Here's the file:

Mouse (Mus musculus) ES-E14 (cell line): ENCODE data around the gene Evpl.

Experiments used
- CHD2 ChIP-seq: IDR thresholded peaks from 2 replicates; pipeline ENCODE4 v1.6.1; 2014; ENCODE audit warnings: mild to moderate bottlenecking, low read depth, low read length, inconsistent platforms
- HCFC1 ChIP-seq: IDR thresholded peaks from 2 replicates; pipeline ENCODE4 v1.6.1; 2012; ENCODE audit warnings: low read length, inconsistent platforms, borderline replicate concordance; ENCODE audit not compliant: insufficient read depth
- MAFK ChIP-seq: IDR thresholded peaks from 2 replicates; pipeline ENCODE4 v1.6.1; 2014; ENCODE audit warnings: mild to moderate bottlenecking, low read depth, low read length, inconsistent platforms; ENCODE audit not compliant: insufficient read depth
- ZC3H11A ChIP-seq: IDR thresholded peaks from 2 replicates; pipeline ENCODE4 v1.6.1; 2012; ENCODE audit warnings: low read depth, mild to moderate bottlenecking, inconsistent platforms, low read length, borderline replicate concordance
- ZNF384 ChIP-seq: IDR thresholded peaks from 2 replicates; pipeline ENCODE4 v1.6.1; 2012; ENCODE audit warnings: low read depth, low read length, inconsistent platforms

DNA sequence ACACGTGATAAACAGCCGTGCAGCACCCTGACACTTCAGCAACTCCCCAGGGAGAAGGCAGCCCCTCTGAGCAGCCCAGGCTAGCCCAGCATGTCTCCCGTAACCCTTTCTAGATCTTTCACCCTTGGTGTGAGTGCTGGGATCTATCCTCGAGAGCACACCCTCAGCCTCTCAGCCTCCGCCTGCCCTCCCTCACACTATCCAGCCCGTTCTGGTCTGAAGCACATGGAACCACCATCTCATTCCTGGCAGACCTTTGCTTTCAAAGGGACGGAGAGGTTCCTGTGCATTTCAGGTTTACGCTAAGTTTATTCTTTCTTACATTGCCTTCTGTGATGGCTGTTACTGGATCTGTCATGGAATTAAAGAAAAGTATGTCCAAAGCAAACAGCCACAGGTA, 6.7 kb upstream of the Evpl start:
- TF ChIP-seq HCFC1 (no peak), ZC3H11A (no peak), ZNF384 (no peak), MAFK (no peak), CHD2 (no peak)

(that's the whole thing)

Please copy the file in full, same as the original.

Mouse (Mus musculus) ES-E14 (cell line): ENCODE data around the gene Evpl.

Experiments used
- CHD2 ChIP-seq: IDR thresholded peaks from 2 replicates; pipeline ENCODE4 v1.6.1; 2014; ENCODE audit warnings: mild to moderate bottlenecking, low read depth, low read length, inconsistent platforms
- HCFC1 ChIP-seq: IDR thresholded peaks from 2 replicates; pipeline ENCODE4 v1.6.1; 2012; ENCODE audit warnings: low read length, inconsistent platforms, borderline replicate concordance; ENCODE audit not compliant: insufficient read depth
- MAFK ChIP-seq: IDR thresholded peaks from 2 replicates; pipeline ENCODE4 v1.6.1; 2014; ENCODE audit warnings: mild to moderate bottlenecking, low read depth, low read length, inconsistent platforms; ENCODE audit not compliant: insufficient read depth
- ZC3H11A ChIP-seq: IDR thresholded peaks from 2 replicates; pipeline ENCODE4 v1.6.1; 2012; ENCODE audit warnings: low read depth, mild to moderate bottlenecking, inconsistent platforms, low read length, borderline replicate concordance
- ZNF384 ChIP-seq: IDR thresholded peaks from 2 replicates; pipeline ENCODE4 v1.6.1; 2012; ENCODE audit warnings: low read depth, low read length, inconsistent platforms

DNA sequence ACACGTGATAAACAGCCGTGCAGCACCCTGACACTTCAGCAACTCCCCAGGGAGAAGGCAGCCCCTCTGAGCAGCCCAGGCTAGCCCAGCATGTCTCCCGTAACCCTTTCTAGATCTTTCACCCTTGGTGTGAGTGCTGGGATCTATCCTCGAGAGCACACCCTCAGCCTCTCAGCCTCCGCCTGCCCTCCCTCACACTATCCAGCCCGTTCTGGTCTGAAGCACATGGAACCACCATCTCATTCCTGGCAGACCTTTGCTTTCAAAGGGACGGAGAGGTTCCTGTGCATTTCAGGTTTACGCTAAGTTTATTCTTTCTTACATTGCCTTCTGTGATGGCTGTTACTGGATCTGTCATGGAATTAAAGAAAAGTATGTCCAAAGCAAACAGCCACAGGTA, 6.7 kb upstream of the Evpl start:
- TF ChIP-seq HCFC1 (no peak), ZC3H11A (no peak), ZNF384 (no peak), MAFK (no peak), CHD2 (no peak)